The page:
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Distributing Arrays

Using Distributed Arrays to Partition Data Across Workers

Depending on how your data fits in memory, choose one of the following methods:

  • If your data is currently in the memory of your local machine, you can use the distributed function to distribute an existing array from the client workspace to the workers of a parallel pool. This option can be useful for testing or before performing operations which significantly increase the size of your arrays, such as repmat.

  • If your data does not fit in the memory of your local machine, but does fit in the memory of your cluster, you can use datastore with the distributed function to read data into the memory of the workers of a parallel pool.

  • If your data does not fit in the memory of your cluster, you can use datastore with tall arrays to partition and process your data in chunks. See also Big Data Workflow Using Tall Arrays and Datastores.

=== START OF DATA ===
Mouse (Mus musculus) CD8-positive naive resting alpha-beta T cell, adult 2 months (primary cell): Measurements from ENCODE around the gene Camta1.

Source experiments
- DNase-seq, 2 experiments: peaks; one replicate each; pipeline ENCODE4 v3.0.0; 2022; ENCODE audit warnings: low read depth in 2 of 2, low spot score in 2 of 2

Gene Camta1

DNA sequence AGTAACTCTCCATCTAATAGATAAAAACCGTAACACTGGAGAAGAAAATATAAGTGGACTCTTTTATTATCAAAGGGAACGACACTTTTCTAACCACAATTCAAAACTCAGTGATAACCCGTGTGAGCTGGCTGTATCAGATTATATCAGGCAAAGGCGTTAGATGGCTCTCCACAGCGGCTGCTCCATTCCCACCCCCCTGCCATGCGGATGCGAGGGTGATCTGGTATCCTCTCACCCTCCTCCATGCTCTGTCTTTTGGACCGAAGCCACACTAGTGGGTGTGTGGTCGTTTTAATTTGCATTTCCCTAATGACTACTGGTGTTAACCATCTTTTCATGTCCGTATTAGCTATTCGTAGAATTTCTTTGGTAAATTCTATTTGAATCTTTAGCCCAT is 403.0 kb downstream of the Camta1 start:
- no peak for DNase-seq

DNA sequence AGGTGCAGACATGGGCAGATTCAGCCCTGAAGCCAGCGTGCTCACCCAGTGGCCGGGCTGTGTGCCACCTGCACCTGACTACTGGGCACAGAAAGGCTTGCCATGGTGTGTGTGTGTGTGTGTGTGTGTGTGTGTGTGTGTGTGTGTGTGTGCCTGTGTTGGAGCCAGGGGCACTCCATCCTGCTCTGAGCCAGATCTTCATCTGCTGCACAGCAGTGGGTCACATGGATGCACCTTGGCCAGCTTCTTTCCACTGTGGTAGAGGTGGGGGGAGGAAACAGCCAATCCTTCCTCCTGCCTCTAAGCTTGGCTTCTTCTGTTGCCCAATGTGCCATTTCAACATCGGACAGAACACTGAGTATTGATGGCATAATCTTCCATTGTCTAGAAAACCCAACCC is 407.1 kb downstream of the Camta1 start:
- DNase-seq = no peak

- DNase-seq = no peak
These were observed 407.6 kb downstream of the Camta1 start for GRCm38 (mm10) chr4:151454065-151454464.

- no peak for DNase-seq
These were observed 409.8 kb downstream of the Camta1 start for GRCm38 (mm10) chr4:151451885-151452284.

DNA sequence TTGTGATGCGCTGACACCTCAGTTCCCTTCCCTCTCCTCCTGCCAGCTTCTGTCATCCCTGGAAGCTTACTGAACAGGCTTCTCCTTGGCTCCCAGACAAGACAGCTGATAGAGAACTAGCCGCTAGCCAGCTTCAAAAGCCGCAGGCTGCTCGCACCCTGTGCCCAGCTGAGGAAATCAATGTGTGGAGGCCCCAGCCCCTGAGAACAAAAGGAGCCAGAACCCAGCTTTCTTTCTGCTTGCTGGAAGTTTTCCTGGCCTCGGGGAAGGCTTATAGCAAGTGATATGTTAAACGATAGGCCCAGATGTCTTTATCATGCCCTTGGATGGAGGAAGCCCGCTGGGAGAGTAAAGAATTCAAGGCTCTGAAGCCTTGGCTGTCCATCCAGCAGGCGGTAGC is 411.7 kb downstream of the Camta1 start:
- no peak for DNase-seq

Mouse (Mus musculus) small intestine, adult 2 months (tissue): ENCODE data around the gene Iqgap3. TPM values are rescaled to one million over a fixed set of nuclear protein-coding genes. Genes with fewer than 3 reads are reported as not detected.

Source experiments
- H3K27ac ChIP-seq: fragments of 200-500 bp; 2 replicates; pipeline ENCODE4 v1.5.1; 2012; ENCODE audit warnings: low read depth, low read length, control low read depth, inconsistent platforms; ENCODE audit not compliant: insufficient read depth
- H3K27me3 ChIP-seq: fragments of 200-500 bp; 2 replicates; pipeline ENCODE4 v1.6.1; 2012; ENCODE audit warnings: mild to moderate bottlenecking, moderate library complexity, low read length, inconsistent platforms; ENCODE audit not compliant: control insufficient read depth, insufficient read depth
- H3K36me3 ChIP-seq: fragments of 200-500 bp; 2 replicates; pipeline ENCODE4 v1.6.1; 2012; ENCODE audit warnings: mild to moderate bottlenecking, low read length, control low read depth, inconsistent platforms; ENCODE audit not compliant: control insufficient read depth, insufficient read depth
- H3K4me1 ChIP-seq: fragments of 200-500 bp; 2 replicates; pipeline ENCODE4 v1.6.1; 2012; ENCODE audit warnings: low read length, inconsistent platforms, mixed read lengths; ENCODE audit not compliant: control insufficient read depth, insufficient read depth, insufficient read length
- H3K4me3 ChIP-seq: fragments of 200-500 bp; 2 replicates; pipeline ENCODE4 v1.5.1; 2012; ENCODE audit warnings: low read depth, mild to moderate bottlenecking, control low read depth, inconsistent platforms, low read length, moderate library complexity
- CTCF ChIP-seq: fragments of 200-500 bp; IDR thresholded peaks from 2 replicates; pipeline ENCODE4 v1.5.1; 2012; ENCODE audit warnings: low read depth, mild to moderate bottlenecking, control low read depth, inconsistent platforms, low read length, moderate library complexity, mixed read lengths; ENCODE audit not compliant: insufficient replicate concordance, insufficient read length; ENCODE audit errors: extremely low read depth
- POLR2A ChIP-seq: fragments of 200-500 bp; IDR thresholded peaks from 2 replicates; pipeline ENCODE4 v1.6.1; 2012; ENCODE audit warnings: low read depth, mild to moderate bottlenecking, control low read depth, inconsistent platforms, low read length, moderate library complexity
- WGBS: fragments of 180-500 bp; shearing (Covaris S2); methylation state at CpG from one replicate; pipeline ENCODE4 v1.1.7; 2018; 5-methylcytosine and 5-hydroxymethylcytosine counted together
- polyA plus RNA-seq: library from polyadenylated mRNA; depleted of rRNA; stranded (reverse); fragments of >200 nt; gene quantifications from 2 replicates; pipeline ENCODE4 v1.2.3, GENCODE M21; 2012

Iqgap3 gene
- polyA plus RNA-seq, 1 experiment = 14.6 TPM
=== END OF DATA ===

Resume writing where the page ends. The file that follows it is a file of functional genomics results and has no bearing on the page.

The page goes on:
Load Distributed Arrays in Parallel Using datastore

If your data does not fit in the memory of your local machine, but does fit in the memory of your cluster, you can use datastore with the distributed function to create distributed arrays and partition the data among your workers.

This example shows how to create and load distributed arrays using datastore. Create a datastore using a tabular file of airline flight data. This data set is too small to show equal partitioning of the data over the workers. To simulate a large data set, artificially increase the size of the datastore using repmat.

files = repmat({'airlinesmall.csv'}, 10, 1);
ds = tabularTextDatastore('airlinesmall.csv');

Select the example variables.

ds.SelectedVariableNames = {'DepTime','DepDelay'};
ds.TreatAsMissing = 'NA';

Create a distributed table by reading the datastore in parallel. Partition the datastore with one partition per worker. Each worker then reads all data from the corresponding partition. The files must be in a shared location that is accessible by the workers.

dt = distributed(ds);
Starting parallel pool (parpool) using the 'local' profile ... connected to 4 workers.

Display summary information about the distributed table.

summary(dt) 
Variables:

    DepTime: 1,235,230×1 double
        Values:

            min          1
            max       2505
            NaNs    23,510

    DepDelay: 1,235,230×1 double
        Values:

            min      -1036
            max       1438
            NaNs    23,510

Determine the size of the tall table.

size(dt) 
ans =

     1235230           2

Return the first few rows of dt.